Watch CBS News

Fight Against Human Trafficking Extends To Hospitals

SACRAMENTO (CBS13) - The victims of human trafficking often pass right by us and no one knows and no one helps.

In fact, a high percentage of sex trafficking victims go to a doctor or emergency room while they're actively being tracked, and before doctors didn't know what to look for.

But now a pilot program through Dignity Health is training doctors and medical professionals to know the signs and act.

Sacramento family physician Dr. Ron Chambers says this training will help guide doctors and medical staff to ask the right questions

"There's not many people in the community that interact with a trafficking victim while they're being trafficked, we have that rare opportunity so we need to know what to do with it," he said.

Dr. Chambers has been heavily involved in the research and effort to fight human trafficking - which refers to the use of force or coercion to engage victims in sex or labor services against their will.

Within the past year, he and others at Dignity Health have helped develop a specialized training that's being rolled out throughout 39 hospitals, aimed at recognizing the tell-tale signs that he says have been missed in the past.

"We're seeing patients that we saw in the past, that I can look back at their medical records and I can see that we saw them and we missed it," he said.

Clinical coordinator Carlton Hall says he never thought to look for these signs, but now it's part of his normal patient assessment.

"We're looking for signs of abuse, signs of guarding, not wanting to answer questions in front of another person, and when we see that, it raises a red flag for us," said Hall.

According to a 2014 report from the Annals of Health Law, 88 percent of sex trafficking victims end up in ERs and clinics at some point while they're actively being trafficked.

Often times they go to the doctor with their pimp or trafficker posing as a relative.

"I was a victim of human trafficking when I was 13, I was kidnapped and trafficked across state borders," said Sawan Vaden.

Vaden of Oak Park was a runway at the age of 13-and was soon introduced to prostitution in Sacramento.

She says she wishes this medical training was around when she was being abused.

"There were times that it was absolutely horrendous, times that I felt I was going to die, and came close to death, and there were times that I went to the hospital and no one thought to ask me a question-- ask me, are you ok? is something going on? is he chasing you? I would have loved to have that," said Vaden.

Dr. Chambers breaks down some of the signs. For instance, tattoos are a warning sign - like a crown over a guy's name in the shoulder and neck region.

"Another common one is daddy's little girl, or daddy's little princess," he added.

Dr. Chambers says texting at inappropriate times is also very telling.

"You know we're doing a pelvic exam on a patient and they're texting and in the past, I would have thought, that's odd, maybe new generation. But their pimp may be outside and might be telling them you need to text me every two minutes so I know what's going on, as a control mechanism," said Chambers.

Other signs commonly missed are people who don't make eye contact, people that aren't in control of their documents, or have someone else controlling the conversation.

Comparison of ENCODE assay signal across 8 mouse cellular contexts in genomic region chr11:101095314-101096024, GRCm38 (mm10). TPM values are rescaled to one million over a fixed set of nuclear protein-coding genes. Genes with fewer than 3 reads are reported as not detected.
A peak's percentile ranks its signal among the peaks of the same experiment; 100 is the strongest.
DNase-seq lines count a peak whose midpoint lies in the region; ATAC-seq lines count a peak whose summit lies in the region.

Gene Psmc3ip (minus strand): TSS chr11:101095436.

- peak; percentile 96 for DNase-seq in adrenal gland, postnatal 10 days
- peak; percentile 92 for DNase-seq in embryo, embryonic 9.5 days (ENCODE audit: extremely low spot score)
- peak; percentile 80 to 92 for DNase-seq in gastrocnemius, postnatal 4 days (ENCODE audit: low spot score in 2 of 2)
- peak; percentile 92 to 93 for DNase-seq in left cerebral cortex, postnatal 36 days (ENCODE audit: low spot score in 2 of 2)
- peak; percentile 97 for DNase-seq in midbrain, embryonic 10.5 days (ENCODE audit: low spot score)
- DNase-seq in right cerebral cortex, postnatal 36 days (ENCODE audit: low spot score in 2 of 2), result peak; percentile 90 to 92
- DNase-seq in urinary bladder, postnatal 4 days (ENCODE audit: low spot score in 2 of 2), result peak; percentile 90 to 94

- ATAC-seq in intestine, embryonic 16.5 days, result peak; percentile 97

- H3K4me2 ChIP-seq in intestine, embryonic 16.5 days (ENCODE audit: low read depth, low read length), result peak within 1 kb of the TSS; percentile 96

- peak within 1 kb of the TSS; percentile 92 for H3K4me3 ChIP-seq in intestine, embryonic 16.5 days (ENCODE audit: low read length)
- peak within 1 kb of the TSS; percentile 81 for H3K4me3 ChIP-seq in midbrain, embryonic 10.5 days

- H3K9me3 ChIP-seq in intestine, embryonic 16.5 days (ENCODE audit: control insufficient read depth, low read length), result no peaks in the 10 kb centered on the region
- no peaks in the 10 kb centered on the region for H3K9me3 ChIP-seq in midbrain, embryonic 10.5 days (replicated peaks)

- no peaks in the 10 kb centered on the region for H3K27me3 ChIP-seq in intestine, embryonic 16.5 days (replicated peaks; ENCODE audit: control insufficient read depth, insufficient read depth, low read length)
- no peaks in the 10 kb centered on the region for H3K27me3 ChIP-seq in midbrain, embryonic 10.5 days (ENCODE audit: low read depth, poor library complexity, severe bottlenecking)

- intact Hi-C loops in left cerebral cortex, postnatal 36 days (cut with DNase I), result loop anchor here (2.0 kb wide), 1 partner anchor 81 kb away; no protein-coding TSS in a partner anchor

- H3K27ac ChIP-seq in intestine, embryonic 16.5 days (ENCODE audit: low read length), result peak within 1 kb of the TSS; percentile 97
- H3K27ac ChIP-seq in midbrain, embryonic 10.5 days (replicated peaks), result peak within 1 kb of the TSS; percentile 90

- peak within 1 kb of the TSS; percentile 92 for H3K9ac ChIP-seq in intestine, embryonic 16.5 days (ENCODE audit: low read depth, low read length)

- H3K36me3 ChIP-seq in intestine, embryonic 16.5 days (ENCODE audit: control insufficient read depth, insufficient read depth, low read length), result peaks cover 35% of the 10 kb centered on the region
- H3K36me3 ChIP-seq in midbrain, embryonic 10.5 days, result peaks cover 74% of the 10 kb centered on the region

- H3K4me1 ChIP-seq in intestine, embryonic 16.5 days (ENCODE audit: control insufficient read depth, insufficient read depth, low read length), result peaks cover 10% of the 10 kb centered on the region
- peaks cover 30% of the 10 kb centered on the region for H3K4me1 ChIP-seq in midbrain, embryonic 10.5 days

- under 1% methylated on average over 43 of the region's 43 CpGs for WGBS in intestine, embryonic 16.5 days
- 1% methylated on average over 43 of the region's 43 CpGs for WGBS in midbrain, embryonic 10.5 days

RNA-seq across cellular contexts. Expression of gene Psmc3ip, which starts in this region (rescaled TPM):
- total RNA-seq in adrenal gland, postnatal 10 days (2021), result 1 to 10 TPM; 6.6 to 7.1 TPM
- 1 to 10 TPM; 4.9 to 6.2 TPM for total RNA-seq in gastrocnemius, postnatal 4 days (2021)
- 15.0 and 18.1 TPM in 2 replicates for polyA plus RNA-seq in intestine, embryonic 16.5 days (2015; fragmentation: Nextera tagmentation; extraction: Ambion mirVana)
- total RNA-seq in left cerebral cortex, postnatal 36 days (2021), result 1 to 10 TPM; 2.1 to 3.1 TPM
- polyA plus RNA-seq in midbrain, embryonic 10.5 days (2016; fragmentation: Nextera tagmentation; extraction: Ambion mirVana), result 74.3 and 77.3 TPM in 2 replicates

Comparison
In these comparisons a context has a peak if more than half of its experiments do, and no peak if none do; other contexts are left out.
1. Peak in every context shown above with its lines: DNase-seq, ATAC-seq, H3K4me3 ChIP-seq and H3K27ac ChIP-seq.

Sex trafficking has become a huge problem in our communities.

Many think it's not happening around them but it is. Much of the trafficking happens on illicit websites and in hotel rooms and often involves transporting victims across state or international borders.

The average age of children being forced into sex trafficking in the U.S. is 13, but Dr. Chambers says in the Sacramento region, he's seeing it start as young as five years old.

WEB EXTRA: What is Sawan Vaden Doing Now?

Dr. Chambers is pushing this training in Dignity Health's residency program, where doctors are just starting their careers.

"This training has been very crucial in allowing me to take a step back and see the situation and say what's going on here?" said Medical resident Sarah Chaffin.

The goal is to train medical staff to approach victims they spot in a way that's safe for the patient and the staff member.

"What we want them to know is that they are in control of when and how we intervene, and this is a safe place, they can come back today, tomorrow, as long as they know this is a safe place, and we're gonna help them when they're ready," said Chambers.

Dignity also offers a safe haven clinic where trafficking victims can be treated as part of their road to recovery.

We asked, is there a sign that the average person, outside a medical office, can look for to spot a trafficking victim?

Sawan Vaden says, "if you ever see a young girl with an older gentleman and she's very reserved, she's always looking straight or looking down, she's not observing her scenery like a normal person would, she's just focused then there's something up with that."

She says if you see something say something to authorities.

Vaden is now a single mother of two and a human trafficking case manager at the non-profit Community Against Sexual Harm in Oak Park that offers a number of services for women who have been commercially sexually exploited.

She hopes this training will spread and save lives.

"There are so many women and young girls that get overlooked and go right back into the hands of danger, and to know that may be prevented is awesome," said Vaden.

Meanwhile, Dr. Chambers has been speaking at a number of national conventions - pushing to make this a required training for staff at hospitals around the country.

He says the real game changer would be to get this training into residency programs where doctors can be educated early on.

View CBS News In
CBS News App Open
Chrome Safari Continue
Be the first to know
Get browser notifications for breaking news, live events, and exclusive reporting.